How can this wild interrupt occur?

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Hi:

I am trying to selectively disable an interrupt during a sequence of
code where I don't want that interrupt to occur, on a TMS320F2812 DSP.
The interrupt is CPU Timer0, and the code of interest is within another
interrupt, EVB Timer4's compare match interrupt.  This T4CINT ISR must
be preemptable by EVA Timer2 interrupts, so I cannot globally disable
interrupts here.  Just need to block CPU Timer0.

There are two methods which work to disable the interrupt temporarily
then reenable it after the critical code (note the example codes utilize
symbols from "C_C++ Peripheral Headers" sprc097.zip):

METHOD 1:
-------------------------
/* Disable INT1 in the CPU IER, then reenable it after critical code */

IER &= ~M_INT1;  /* Since the PIE passes Timer0 int to CPU INT1 */
asm(" nop");  /* takes about 3 cycles to ensure a pending interrupt */
asm(" nop");  /* prior to disabling is serviced before entering */
asm(" nop");  /* critical code */
        
{  critical code  }

IER |= M_INT1;  /* Any pending Timer0 int will now exec */
-------------------------


METHOD 2:
-------------------------
/* Disable TIE in the CPU Timer0 control registers, then reanable after
critical code */

CpuTimer0Regs.TCR.bit.TIE = 0;
asm(" nop");
asm(" nop");
asm(" nop");

{  critical code  }

CpuTimer0Regs.TCR.bit.TIE = 1;
-------------------------


This next way causes PDPINTA on PIE1.1 to accidentally execute:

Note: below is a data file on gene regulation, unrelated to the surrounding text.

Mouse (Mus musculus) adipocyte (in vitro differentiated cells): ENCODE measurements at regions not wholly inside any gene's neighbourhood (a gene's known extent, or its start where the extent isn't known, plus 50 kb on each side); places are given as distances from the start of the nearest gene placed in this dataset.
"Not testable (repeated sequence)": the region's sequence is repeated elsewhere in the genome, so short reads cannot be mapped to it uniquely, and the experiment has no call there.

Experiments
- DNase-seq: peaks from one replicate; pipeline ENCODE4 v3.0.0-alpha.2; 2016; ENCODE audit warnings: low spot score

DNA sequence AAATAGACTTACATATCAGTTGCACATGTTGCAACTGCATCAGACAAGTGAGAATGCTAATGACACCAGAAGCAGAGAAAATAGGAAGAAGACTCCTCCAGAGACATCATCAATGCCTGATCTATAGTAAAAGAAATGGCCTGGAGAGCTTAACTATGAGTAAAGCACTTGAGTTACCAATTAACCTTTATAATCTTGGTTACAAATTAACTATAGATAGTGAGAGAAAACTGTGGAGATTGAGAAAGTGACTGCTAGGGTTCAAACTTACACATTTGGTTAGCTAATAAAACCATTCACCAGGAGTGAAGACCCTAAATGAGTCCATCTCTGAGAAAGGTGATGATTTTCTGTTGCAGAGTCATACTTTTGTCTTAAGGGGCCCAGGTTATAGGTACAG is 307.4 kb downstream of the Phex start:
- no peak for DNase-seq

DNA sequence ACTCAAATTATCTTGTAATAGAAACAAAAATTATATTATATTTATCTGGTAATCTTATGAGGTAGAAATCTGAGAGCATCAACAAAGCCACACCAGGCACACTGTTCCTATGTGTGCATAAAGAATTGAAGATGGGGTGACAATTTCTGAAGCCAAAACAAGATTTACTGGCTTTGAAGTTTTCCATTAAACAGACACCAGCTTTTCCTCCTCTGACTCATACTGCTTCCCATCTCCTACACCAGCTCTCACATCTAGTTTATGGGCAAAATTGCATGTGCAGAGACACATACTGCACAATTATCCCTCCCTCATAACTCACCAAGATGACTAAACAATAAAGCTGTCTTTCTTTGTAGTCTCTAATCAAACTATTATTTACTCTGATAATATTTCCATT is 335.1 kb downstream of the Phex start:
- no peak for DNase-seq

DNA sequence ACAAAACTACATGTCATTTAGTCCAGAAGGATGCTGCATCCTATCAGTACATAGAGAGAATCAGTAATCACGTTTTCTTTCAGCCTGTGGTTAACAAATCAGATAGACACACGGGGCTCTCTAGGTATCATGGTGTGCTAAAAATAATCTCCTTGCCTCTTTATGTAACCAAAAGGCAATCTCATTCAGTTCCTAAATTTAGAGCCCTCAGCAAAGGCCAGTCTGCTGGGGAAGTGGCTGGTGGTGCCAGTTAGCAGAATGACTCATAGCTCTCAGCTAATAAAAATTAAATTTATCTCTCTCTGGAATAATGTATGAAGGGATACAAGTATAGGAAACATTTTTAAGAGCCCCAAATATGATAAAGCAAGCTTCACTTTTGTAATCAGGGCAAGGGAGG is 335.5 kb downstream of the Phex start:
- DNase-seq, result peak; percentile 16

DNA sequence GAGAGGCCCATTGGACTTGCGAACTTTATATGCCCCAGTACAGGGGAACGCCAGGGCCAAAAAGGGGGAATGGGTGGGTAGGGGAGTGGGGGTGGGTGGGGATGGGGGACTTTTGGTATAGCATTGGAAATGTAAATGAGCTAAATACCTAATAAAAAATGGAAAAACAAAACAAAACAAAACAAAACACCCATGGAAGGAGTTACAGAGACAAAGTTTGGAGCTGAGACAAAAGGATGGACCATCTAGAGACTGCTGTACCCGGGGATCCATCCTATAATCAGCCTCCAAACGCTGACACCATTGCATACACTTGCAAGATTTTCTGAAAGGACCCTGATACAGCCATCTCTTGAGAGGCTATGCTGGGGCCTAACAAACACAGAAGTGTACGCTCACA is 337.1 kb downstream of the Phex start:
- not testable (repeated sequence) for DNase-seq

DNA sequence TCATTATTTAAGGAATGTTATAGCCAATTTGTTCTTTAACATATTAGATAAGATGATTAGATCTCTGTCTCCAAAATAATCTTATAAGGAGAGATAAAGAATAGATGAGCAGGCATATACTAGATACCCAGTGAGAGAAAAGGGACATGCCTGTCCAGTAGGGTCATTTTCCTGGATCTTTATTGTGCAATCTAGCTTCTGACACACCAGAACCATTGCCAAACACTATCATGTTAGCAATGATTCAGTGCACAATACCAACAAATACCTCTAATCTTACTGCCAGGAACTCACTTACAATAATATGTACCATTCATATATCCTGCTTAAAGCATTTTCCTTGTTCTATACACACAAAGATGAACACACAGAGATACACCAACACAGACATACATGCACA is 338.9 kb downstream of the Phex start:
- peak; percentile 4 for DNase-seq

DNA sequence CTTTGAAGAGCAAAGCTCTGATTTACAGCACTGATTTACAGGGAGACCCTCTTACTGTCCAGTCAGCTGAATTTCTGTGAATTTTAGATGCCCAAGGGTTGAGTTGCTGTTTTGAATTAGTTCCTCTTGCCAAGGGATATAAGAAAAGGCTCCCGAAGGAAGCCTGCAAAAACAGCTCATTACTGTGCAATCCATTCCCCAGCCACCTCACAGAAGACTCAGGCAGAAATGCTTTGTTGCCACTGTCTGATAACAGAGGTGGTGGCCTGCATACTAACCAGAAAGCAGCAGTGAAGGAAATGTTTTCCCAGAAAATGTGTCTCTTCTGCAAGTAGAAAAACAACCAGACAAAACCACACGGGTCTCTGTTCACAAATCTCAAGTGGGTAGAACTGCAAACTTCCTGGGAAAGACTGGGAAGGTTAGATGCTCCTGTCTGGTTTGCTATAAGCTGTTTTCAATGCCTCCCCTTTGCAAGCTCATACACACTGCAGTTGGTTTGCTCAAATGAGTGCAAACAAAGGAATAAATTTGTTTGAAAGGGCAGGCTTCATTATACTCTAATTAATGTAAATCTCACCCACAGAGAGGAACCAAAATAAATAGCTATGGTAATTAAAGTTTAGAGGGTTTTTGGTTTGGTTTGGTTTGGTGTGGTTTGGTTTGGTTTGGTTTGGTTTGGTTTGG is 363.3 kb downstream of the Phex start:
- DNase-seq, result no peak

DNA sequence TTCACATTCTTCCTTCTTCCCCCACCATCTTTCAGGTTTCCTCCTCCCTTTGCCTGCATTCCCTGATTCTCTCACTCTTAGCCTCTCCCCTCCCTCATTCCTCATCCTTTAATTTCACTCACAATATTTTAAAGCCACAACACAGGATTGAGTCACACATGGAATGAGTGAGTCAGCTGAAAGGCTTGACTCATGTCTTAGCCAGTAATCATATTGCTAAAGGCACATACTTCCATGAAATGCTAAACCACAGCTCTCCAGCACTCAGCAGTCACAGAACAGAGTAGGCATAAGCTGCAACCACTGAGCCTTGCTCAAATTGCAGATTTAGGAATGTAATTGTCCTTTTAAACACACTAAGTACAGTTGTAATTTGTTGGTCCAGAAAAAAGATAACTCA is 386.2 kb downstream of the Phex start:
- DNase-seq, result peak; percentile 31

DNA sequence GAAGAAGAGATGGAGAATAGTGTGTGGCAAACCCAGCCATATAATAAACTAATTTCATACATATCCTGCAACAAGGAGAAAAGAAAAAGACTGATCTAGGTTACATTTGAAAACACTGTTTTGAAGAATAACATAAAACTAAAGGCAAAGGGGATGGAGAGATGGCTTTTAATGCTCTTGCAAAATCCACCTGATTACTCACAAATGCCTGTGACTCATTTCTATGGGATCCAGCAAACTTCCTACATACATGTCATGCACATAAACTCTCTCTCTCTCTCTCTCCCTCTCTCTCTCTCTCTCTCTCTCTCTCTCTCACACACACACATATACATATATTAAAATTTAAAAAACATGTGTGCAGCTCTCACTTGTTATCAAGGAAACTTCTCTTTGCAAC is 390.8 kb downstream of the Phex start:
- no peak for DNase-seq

METHOD 3:
-------------------------
/* Disable Timer0 int in the PIEIER, then reanable after critical code */

PieCtrlRegs.PIEIER1.bit.INTx7 = 0;
asm(" nop");
asm(" nop");
asm(" nop");

{  critical code  }

PieCtrlRegs.PIEIER1.bit.INTx7 = 1;
-------------------------

In this 3rd method, what appears to happen is that the Timer0 flag
propagates through to the CPU core IFR at the same time or just prior to
unsetting the PIEIER1.7 enable bit.  Thus, the CPU vectors, but since
the PIEIER1 register has no set bit, it doesn't know which vector.  It
chooses INT1.1 by default which is the PDPINTA.

I'm not sure if this could be considered a CPU bug or not, but it is a
potentially serious gotcha that one should be aware of when using this CPU.


Anyone else noticed this?



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Good day!

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Re: How can this wild interrupt occur?
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Actually, this behavior is accounted for in the "System Control and
Interrupts" user guide.

Jeez, it sure takes a long time to absorb the mass of documentation for
even a small portion of this beast.

And it's TIs

Good day!


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Christopher R. Carlen
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